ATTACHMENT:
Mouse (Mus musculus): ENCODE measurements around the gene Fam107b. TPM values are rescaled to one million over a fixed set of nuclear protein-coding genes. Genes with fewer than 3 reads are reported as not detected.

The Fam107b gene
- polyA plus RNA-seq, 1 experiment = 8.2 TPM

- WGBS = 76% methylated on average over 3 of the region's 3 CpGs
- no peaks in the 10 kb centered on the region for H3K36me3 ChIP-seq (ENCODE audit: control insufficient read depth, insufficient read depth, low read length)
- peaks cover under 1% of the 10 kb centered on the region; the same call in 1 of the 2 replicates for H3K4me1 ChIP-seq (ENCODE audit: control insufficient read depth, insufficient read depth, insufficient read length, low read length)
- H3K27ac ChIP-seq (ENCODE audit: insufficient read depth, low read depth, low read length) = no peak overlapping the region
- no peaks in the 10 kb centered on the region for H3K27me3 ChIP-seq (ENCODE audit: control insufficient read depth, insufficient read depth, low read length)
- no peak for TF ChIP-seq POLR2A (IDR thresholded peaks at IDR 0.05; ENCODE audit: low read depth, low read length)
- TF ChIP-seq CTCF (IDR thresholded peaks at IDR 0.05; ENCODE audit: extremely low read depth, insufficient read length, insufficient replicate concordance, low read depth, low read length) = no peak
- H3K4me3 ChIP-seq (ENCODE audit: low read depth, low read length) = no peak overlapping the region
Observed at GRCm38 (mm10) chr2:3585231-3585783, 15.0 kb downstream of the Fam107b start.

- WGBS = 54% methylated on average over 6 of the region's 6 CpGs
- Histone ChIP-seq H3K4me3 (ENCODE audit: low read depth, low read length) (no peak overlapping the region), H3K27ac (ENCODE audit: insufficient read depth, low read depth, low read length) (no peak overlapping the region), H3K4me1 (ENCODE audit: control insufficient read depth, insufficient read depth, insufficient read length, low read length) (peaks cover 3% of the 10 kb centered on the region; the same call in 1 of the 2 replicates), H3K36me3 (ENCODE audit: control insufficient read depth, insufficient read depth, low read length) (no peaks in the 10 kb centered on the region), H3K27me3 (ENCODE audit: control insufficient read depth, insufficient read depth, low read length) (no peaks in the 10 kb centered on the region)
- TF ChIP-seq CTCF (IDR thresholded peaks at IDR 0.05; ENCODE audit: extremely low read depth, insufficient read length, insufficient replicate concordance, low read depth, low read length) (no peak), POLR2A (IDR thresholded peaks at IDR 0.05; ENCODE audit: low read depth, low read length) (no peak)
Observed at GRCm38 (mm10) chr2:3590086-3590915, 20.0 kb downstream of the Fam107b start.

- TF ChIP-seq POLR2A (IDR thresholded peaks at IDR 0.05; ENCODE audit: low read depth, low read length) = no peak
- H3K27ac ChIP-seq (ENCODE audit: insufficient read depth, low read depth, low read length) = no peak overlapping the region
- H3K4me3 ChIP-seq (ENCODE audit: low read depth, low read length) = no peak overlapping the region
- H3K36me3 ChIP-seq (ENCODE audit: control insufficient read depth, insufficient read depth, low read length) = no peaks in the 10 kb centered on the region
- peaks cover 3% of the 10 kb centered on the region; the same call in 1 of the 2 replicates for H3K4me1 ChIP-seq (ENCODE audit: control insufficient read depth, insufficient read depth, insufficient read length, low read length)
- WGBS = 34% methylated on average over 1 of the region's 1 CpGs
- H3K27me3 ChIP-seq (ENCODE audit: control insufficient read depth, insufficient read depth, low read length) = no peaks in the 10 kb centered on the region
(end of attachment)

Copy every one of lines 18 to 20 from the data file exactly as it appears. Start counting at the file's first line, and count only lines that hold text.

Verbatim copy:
- H3K27ac ChIP-seq (ENCODE audit: insufficient read depth, low read depth, low read length) = no peak overlapping the region
- H3K4me3 ChIP-seq (ENCODE audit: low read depth, low read length) = no peak overlapping the region
- H3K36me3 ChIP-seq (ENCODE audit: control insufficient read depth, insufficient read depth, low read length) = no peaks in the 10 kb centered on the region